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Benefits and Limitations of Suicide Risk Assessment Processes in VA

Dobscha SK. Benefits and Limitations of Suicide Risk Assessment Processes in VA. Paper presented at: VA / Department of Defense Suicide Prevention Annual Conference; 2015 Jan 27; Dallas, TX.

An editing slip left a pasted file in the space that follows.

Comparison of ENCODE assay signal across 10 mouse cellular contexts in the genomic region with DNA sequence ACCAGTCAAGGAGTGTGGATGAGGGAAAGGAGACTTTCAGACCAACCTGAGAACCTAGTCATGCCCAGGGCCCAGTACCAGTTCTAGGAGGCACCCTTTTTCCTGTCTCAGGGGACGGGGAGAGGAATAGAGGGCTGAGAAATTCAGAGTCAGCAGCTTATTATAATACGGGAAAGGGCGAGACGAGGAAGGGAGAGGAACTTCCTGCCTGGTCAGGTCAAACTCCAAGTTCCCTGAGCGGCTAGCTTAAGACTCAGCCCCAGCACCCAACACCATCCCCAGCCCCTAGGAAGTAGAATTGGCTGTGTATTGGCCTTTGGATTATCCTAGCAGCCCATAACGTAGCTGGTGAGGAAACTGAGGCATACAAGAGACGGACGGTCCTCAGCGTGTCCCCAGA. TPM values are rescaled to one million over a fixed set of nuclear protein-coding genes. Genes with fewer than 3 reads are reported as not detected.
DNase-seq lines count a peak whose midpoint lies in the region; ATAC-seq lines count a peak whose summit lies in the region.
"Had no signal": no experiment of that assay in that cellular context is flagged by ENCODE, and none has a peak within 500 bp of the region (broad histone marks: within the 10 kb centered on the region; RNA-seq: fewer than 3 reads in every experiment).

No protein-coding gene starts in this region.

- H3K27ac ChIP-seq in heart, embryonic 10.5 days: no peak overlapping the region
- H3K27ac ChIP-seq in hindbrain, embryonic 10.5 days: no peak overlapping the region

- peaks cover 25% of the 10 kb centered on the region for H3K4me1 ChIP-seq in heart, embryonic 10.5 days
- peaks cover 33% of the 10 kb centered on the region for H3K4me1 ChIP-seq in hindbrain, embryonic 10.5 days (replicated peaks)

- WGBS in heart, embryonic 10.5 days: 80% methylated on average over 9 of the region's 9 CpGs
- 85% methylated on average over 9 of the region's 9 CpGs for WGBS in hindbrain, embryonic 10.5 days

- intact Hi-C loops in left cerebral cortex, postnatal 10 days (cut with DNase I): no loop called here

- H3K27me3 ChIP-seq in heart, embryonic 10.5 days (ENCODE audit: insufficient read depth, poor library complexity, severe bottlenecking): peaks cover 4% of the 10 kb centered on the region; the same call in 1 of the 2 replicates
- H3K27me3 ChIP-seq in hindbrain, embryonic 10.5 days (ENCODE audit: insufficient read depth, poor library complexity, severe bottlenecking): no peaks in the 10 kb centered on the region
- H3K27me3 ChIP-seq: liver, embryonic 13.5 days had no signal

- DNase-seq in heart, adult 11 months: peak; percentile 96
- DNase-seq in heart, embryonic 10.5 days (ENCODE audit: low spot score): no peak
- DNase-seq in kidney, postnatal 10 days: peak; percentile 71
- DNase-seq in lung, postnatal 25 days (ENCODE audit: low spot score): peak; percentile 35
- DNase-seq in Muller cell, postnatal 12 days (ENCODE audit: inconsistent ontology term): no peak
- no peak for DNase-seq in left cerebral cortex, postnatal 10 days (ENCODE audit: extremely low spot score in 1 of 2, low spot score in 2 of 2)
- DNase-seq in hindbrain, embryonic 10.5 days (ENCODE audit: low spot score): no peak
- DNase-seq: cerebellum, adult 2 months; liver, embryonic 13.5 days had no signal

Objectives: The main objective of this study was to identify process outcomes among Operation Enduring Freedom and Operation Iraqi Freedom (OEF/OIF) Veterans with depression who received brief suicidal ideation risk assessment (BSRA) in VA facilities. In this presentation our goals were to 1) Identify the extent to which processes of care are affected by positive BSRAs and 2) Explore Veterans' experiences of VA's SI assessment processes. Methods: Mixed-methods, case-control study. We collected quantitative data from administrative databases of three large, geographically diverse 1a VA facilities in order to identify OEF/OIF Veterans screened for depression from April 2008 - September 2009. We determined who received BRSA within 30 days, and then examined processes of care over 12 months. Follow-up analysis examined same-day primary care clinician actions in response to positive BSRAs. We also conducted individual interviews of 34 OEF/OIF Veterans with SI within 2-6 months after BSRAs were conducted in primary care. Qualitative methods examined Veterans' perceptions of brief SI assessments and the healthcare system's response to screening. Results: Among new to care OEF/OIF Veterans (n = 465) who had been administered BSRAs, 32% had positive BSRAs. Eighty percent were diagnosed with mental health condition(s) on the same day. Over the 12-month follow-up, 81% had at least one mental health (MH) visit, 53% filled at least one antidepressant prescription, and 5% had inpatient psychiatric admission. Multivariate modeling suggested that married Veterans, those assessed for SI by a MH clinician, and those with depression or anxiety disorder were more likely to have MH visits and to receive antidepressants. Veterans whose BSRA was positive were more likely to have MH visits, but not antidepressants. The second model added PHQ-2 score, which was associated with MH visits, but positive BSRAs were no longer significantly associated with MH visits or antidepressant prescriptions. This suggests that the BSRA result may not add predictive information about subsequent utilization above and beyond depression severity. In follow-up analysis of same-day primary care clinician actions, most discussed mental health disorders and follow-up treatment, and risk factors including pain, partner/relationship difficulties, and occupational difficulties. Male Veterans and those with known SUDs were more likely to be counseled to reduce use of alcohol/drugs, while Veterans with recent SI and other suicide behaviors were more likely to have discussions about firearms (but not about reducing use of alcohol/drugs). In qualitative findings, Veterans expressed appreciation that BSRA questions were straightforward, but also frustration with their inability to provide context/nuance, discomfort disclosing SI outside of patient-centered conversation, and repeated BSRAs which led to perception of communication gaps within the team and futility about getting needs addressed. Implications: The location and type of clinician who administers BSRAs, and mental health diagnosis or severity, may be as good or better predictors of subsequent care than BSRA results (+ or -). Primary care clinicians need more training and support for addressing what to do after SI is detected. Suicide risk assessment will be more effective if performed by a provider who knows the patient best. Clinicians may need more training and support for embedding SI risk assessment into patient-centered conversations; repetitive standardized (routinized) assessment should be avoided.

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